a) Hungary / b) Constitutional Court / c) / d) 25-04-2004 / e) 18/2004 / f) / g) Magyar Közlöny (Official Gazette), 2004/70 / h) .
Keywords of the Systematic Thesaurus:
General Principles - General interest.
Fundamental Rights - General questions - Limits and restrictions.
Fundamental Rights - Civil and political rights - Right to dignity.
Fundamental Rights - Civil and political rights - Freedom of expression. (Freedom of expression, regulation )
Keywords of the alphabetical index:
Hatred, incitement / Public order, threat.
When regulating hate speech, the legislator should take into account that the freedom of speech may be limited by criminal sanctions only in cases of what is known as the most dangerous conduct, that is to say, behaviour capable of stirring up such intense emotions in the majority of the people and, which upon giving rise to hatred, might result in the endangering of fundamental rights, which, in turn, could lead to the disturbance of the social order and public peace (this danger must be clear and present).
The subject of the case was the amendment of the Act on the Criminal Code, which was accepted on 8 December 2003 by the parliament and referred to the Constitutional Court by the President of Hungary. The amendment changed several elements of Article 269 of the Criminal Code on incitement to racial hatred, and completed it with the new paragraph 2.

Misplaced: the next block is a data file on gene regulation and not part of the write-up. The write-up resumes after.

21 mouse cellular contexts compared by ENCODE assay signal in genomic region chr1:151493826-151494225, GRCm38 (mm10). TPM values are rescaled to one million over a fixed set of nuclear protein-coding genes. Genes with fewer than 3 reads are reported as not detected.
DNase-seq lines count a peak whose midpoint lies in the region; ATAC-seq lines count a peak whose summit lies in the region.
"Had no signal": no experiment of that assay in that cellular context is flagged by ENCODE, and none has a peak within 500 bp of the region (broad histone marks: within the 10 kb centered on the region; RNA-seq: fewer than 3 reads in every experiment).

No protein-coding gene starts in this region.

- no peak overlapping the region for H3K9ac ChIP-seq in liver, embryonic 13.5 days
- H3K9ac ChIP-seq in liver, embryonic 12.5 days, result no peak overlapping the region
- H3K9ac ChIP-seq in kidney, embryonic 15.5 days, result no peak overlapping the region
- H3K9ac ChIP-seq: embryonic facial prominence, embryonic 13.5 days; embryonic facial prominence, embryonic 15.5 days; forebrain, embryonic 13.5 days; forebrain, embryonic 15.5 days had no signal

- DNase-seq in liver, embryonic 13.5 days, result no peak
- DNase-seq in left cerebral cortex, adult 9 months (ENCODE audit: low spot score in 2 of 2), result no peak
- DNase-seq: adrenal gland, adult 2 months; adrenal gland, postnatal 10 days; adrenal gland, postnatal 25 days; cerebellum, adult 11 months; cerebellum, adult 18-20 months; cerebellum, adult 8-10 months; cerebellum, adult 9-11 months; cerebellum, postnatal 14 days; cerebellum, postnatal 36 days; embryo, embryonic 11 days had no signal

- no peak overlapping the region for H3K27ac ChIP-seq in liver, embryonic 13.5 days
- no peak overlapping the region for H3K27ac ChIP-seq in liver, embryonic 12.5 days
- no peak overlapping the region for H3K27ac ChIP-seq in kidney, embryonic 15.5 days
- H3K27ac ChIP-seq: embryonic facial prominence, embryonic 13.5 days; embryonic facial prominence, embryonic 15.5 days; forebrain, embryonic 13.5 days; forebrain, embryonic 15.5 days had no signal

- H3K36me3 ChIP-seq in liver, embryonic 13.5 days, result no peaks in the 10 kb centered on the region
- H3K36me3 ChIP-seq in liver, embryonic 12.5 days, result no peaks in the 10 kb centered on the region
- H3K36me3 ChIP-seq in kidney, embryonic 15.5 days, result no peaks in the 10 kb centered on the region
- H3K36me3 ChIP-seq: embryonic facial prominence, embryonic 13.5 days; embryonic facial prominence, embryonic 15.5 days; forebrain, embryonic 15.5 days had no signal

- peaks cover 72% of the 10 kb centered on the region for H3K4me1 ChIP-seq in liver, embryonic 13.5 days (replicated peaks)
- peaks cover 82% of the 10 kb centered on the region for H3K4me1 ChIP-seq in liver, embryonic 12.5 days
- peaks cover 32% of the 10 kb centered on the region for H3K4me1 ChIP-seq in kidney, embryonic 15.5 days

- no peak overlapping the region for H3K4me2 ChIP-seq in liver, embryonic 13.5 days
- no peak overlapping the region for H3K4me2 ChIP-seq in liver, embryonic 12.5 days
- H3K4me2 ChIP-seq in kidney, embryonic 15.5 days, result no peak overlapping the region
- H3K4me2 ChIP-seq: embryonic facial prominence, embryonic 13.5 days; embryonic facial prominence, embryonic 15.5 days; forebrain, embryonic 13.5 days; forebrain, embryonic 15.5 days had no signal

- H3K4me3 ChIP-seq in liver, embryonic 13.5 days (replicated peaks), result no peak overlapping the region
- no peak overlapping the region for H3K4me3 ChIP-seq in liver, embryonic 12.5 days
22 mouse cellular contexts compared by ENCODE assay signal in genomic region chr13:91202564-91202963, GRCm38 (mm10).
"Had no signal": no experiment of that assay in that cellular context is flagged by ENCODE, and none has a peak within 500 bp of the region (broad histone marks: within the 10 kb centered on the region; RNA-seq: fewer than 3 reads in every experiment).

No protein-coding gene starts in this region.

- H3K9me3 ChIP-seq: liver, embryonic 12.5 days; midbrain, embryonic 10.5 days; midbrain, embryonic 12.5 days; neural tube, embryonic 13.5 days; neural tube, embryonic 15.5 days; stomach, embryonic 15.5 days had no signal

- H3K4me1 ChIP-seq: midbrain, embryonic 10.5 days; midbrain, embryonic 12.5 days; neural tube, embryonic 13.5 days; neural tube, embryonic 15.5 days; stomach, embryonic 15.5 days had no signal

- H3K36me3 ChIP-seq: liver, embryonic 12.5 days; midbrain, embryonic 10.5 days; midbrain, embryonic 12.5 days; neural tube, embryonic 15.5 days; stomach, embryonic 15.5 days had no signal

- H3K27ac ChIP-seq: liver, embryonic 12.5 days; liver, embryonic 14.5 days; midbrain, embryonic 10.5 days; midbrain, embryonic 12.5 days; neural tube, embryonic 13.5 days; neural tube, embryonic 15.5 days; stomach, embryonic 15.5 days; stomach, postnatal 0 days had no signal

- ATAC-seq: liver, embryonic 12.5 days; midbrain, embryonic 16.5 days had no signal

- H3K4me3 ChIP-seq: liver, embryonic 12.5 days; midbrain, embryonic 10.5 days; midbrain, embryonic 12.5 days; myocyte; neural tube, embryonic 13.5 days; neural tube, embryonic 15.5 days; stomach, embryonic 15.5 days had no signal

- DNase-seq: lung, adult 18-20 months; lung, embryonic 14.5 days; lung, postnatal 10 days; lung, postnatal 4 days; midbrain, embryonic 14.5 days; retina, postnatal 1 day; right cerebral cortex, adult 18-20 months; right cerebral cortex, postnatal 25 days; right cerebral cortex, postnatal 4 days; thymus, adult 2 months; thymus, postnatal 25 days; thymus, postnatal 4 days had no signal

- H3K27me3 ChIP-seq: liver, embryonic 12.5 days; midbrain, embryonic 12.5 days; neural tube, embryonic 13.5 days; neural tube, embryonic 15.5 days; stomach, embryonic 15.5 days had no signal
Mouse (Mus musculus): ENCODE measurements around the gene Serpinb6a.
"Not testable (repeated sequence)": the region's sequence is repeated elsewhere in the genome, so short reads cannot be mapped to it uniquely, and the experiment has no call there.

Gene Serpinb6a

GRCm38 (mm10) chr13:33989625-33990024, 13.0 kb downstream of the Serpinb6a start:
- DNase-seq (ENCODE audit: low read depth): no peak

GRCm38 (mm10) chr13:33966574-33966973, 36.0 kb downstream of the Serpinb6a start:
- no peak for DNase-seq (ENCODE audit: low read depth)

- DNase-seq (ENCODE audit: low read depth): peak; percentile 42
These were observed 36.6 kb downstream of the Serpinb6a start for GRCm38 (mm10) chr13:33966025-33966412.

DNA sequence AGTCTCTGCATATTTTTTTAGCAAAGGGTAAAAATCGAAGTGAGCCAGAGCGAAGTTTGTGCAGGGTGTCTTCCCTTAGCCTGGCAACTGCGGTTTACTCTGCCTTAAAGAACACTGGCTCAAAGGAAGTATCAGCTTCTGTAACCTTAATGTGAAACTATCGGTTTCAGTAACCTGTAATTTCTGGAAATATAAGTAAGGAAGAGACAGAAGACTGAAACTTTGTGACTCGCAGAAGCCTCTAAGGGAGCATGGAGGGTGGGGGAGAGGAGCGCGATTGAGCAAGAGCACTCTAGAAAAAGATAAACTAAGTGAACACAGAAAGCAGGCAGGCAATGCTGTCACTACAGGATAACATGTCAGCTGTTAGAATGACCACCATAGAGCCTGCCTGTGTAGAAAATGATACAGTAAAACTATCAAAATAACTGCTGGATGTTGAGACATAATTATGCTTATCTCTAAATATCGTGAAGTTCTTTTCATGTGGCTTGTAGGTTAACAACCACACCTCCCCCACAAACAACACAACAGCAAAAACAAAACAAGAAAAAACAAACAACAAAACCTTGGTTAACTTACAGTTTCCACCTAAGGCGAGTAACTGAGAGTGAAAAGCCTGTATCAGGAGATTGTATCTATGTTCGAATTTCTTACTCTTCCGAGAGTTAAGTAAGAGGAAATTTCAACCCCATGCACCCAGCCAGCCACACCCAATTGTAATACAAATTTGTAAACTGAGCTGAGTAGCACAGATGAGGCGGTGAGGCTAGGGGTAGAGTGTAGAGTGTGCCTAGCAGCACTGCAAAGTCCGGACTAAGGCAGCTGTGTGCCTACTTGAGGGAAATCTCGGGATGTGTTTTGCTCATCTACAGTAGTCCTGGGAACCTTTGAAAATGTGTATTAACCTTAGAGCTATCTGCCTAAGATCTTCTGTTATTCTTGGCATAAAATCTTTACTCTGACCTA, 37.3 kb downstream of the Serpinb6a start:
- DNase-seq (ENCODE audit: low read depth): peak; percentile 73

Article 269 of the Criminal Code in force provides that anyone who, before a large public audience, incites hatred against the Hungarian nation, any other nationality, people, religion or race, or certain groups among the population commits an offence punishable by up to three years' imprisonment.
Article 269.1, as amended, would provide that anyone who, before a large public audience, inflames to hatred or calls for violent action against any nation, any other nationality, people, religion or race, or certain groups among the population commits an offence punishable by up to three years' imprisonment. Under the new paragraph 2, someone who publicly insults the dignity of a person because of his or her national, racial, ethnic or religious affiliation could be found guilty of a misdemeanour and be sentenced to up to two years' imprisonment.